Catch a wave!
by Michael Braunstein
Brainstorm. What a concept! Imagine being inside your head during a brainstorm. Picture standing on the coastline of your own gray matter and watching the wind whip up the waters. Wave after wave of cerebral fluid pounding against the curves and folds of your cortex. Your entire brain is jostled in its housing. Synapses fire and resemble bursts of lightning in the brainstorm-y "sky" inside your skull. The "sea" around you roils with the ebb and flow of the tidal waves. In the middle of that "storm," wouldn't it be nice to be able to just raise your hand and calm the sea down, to see the waves slow to an even pulse? Imagine that the sea of crashing waves and pounding surf could become placid and smooth; that the brain might be relieved of the tempestuous torrent around it. Imagine that the waves of cerebral fluid might become regular and calming, no more brainstorm. The funny thing about this image is that it's not all that far from what really happens. The brain really does float in what is called cerebro-spinal fluid.
Most of us are aware that we have a blood circulatory system. We know that it consists of a heart and blood vessels that comprise a closed system containing a vital fluid, blood. We are also aware that the system pulses and has rhythmic characteristics that are an indication of our condition. In fact, the blood system was identified fairly early on in the history of anatomy. It's basic. What many of us do not ordinarily think about though, is that the blood system is not the only important and crucial circulatory system in the body.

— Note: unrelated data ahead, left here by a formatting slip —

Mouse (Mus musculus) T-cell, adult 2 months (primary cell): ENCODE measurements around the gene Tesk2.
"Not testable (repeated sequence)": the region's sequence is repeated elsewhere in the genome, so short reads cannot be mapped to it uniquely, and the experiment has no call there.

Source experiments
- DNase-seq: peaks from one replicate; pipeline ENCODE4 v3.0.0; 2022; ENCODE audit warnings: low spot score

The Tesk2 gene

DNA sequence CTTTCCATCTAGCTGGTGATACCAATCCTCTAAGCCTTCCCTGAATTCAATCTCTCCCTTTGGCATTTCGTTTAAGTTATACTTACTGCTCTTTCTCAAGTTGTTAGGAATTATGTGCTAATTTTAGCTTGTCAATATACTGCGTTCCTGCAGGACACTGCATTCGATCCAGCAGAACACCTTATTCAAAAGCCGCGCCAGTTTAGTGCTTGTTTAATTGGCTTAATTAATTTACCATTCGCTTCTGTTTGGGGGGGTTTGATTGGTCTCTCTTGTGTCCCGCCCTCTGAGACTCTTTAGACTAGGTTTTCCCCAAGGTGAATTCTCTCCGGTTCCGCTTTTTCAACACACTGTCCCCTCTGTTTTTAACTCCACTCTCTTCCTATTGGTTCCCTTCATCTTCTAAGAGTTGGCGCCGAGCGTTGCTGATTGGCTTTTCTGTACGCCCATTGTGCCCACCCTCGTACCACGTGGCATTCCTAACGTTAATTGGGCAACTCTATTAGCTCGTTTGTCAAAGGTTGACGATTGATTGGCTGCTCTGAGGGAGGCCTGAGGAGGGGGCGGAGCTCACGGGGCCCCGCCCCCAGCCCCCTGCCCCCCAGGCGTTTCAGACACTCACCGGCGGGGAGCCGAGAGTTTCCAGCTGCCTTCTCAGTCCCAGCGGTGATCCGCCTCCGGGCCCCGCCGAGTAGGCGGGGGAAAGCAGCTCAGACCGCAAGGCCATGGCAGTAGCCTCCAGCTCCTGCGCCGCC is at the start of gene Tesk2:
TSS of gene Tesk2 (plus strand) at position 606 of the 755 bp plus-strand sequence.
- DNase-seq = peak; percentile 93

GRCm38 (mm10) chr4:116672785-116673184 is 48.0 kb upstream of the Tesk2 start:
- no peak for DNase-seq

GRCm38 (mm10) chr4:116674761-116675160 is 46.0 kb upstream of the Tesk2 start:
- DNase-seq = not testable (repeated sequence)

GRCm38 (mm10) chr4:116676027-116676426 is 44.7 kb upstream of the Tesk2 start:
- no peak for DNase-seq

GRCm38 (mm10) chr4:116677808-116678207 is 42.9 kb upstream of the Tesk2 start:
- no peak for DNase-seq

HEADS AND TAILS
The blood system was pretty obvious to early anatomists. It was centuries before other systems became identified; like the lymphatic system. For example we now know that lymph also is a vital body fluid that flows through another system of "pumps" and vessels just as does the blood. And there are others.
Only about a century ago, physician William Sutherland identified the system known as the cranio-sacral system. This system is somewhat enclosed just as is the blood system. As its name indicates, it involves the central nervous system from head (cranium) to tail (the sacrum.) The vital fluid here is cerebro-spinal fluid or CSF. CSF is the liquid that surrounds the brain and the membranes lining it. It also flows down the hollow of the spinal cord and all the way down to the sacrum.
Noting the anatomy, as early biologists did, is not the same as realizing its characteristics fully. For that we can thank Sutherland. He was an osteopathic physician and broke from the standard thinking of the day when he surmised that the bones that make up the skull are not statically fused together. He found that where skull bones met, known as sutures, there was actually the capacity for movement. The sutures were actually joints; not as active as some body joints, but joints nonetheless.
What Sutherland also discovered was that the system had a regular pulse to it just like a heartbeat. When the waves moved through the system, the skull bones expand and the movement could be detected by a properly trained therapist resting his hands on the clients' head. In an out-of-balance condition, the waves were stormy and irregular. In a healthy condition, they were balanced and calm. Not a lot different from the interpretation that a physician gets from taking a heart pulse.
Joe Siracusano is associate professor and physical therapist at University of Nebraska Medical Center. He uses Cranio-sacral therapy in his work. In a previous Heartland Healing interview, he noted that it's not surprising that an osteopath discovered this system.